Justice Minister and chief negotiator Tzipi Livni responded Monday to criticism aimed at her from government officials in wake of an informal meeting she held with Palestinian President Abbas in London a week and a half ago, saying it was in Israel's interest to find a peaceful resolution to the conflict.
Livni's meeting was Abbas was downplayed and disowned by Israeli officials, including Prime Minister Netanyahu and Foreign Minister Lieberman, who stressed that in wake of a unity agreement between Hamas and Fatah, no official Israeli contact with Palestinians was permitted.
Livni acted as Israel's chief negotiator in peace talks with the Palestinians that collapsed last month in a storm of mutual accusations. Livni's meeting with Abbas was the first meeting between officials on both sides since the talks ended as they approached an April 29 deadline. The justice minister also met in London with Kerry, who brokered the latest round of negotiations.
- Netanyahu: Livni meeting with Abbas unsanctioned by government
- Kerry and Abbas meet for first time since peace talks collapsed
- Op-ed: Palestinian reconciliation increases chance for peace
Responding to detractors, Livni said "We at the Hatnua (Livni's party) will continue to work for Israel's interest. The conflict continues… and it is our interest to resolve it; acting like an ostrich state is not an option for us.
"And to all those politicians who keep making noise, we announce that we will continue to promote what we believe in – and that is what I did last week in my meeting with the Palestinian Authority chairman in London."
Commenting on the looming Palestinian unity government with Hamas, which Netanyahu and others in Israel claim is bent on Israel's destruction, and thus not a partner for peace, Livni claimed Israel cannot ignore the Palestinians.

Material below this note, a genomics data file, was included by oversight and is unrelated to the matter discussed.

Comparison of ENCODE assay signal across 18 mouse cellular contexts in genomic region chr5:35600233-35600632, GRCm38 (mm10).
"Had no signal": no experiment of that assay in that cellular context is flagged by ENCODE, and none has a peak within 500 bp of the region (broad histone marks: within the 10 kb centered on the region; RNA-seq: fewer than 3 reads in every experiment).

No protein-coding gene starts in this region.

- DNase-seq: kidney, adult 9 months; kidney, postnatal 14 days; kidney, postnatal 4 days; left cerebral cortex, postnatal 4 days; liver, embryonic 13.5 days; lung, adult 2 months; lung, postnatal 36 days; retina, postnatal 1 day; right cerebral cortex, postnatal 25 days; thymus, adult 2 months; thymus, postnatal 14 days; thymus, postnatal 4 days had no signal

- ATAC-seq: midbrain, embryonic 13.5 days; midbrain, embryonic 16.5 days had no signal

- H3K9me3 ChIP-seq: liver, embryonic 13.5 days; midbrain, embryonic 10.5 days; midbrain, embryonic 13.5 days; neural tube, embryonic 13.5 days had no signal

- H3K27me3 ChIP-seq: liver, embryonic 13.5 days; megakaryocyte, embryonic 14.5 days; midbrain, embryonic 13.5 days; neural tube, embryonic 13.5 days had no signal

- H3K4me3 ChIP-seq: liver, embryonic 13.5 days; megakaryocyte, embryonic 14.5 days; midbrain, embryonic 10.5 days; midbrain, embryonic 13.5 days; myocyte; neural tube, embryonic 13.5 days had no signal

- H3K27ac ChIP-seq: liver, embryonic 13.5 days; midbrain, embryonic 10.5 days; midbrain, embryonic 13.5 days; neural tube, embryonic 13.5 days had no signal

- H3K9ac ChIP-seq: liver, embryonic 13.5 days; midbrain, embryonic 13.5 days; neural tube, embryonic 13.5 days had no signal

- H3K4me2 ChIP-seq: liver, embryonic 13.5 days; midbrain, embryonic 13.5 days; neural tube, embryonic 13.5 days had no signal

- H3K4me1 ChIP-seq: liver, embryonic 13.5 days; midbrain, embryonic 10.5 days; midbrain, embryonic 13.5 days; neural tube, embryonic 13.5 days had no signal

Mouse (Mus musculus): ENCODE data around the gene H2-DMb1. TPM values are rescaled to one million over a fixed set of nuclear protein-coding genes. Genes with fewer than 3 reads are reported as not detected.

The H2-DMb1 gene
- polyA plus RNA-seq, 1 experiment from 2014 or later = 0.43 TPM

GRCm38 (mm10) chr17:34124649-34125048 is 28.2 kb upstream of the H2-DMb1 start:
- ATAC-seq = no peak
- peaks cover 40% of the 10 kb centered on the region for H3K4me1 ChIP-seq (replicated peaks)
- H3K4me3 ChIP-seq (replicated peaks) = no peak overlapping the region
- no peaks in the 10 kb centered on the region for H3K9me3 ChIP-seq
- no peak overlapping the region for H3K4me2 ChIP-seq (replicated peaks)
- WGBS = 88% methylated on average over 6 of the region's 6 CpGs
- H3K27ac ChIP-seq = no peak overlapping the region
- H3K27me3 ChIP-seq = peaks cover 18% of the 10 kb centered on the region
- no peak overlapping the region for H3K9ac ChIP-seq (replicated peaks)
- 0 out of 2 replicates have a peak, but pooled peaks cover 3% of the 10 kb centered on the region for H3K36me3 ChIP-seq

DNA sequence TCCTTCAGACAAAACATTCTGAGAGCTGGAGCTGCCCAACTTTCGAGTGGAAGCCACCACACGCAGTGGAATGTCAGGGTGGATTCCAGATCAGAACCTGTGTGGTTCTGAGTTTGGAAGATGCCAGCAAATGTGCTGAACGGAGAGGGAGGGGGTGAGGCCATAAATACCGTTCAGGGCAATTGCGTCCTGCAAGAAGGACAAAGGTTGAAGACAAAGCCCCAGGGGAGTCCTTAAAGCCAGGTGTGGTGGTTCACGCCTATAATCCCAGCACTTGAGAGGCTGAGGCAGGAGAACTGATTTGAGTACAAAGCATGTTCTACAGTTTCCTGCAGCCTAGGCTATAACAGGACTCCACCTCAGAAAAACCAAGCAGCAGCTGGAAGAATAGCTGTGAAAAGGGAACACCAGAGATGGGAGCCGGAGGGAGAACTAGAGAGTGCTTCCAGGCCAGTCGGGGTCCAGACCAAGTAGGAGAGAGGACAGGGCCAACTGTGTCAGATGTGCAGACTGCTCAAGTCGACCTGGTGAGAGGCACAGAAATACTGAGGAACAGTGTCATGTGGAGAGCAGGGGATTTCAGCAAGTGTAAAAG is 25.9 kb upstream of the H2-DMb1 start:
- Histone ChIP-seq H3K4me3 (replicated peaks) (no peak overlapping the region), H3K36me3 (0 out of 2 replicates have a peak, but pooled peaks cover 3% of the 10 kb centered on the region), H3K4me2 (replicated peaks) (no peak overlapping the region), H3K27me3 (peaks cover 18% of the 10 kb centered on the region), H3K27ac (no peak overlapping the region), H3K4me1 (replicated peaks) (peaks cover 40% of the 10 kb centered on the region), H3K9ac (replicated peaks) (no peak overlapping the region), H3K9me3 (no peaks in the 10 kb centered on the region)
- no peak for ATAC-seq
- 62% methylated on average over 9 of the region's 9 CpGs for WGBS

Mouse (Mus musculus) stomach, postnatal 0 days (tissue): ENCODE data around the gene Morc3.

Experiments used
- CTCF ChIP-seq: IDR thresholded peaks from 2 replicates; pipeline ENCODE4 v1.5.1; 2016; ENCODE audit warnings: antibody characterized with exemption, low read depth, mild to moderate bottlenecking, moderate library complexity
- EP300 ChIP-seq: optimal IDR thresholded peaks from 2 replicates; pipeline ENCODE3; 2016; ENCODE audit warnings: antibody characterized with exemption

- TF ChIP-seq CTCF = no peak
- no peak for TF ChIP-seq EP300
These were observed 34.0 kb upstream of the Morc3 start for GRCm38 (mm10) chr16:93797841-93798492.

"Boycotting the other side is irresponsible. To reach a resolution we must continue with direct negotiations. (However) we cannot ignore the problematic nature of the deal reached between Hamas and Fatah, and in the regard we must understand that even if we wish to present an alternative position than we must listen to the other side."
Livni went on to slam the radical right, which it claimed wanted to turn Israel into Yitzhar, a flashpoint settlement that has been scene to a string of 'price-tag' attacks against Palestinians, Israeli-Arabs and even IDF soldiers.
"It is clear to me why the radical right does not like our presence in the government: We prevent it from turning Israel into Yitzhar.
After the meeting, Netanyahu told Livni that her meeting with Abbas in London was not an official government summit, sources in the Prime Minister's Office said last Saturday.
The prime minister had clarified to Livni that "in this kind of meeting, she only represents herself and not the Israeli government," the sources said.
Lieberman also downplayed the relevance of the meeting, in comments to the Israeli media Saturday.
"I assume that she (Livni) was in London privately and met whoever she wanted to meet," Lieberman told Channel 2 television. "I'm sure that this wasn't a meeting for peace talks. Even if they played checkers, that's their prerogative."
Netanyahu stressed that, "The Israeli government won't hold peace talks with a Palestinian government supported by Hamas, a terrorist organization that openly declares its intentions to destroy the State of Israel."
Livni's office said that her meeting with Abbas wasn't in her itinerary, and was a last minute decision that took advantage of the fact that both were in London at the same time, Abbas for talks with US Secretary of State John Kerry.
Livni herself said that discussions couldn't continue while Palestinians gave legitimacy to Hamas, and stressed that she made that point clear in her meeting with Abbas.
Lieberman also addressed the topic of peace talks Saturday, expressing little hope for a swift renewal.
"The cabinet has made decisions to freeze peace talks with the Palestinian Authority, and Livni also supported those decisions," said Lieberman.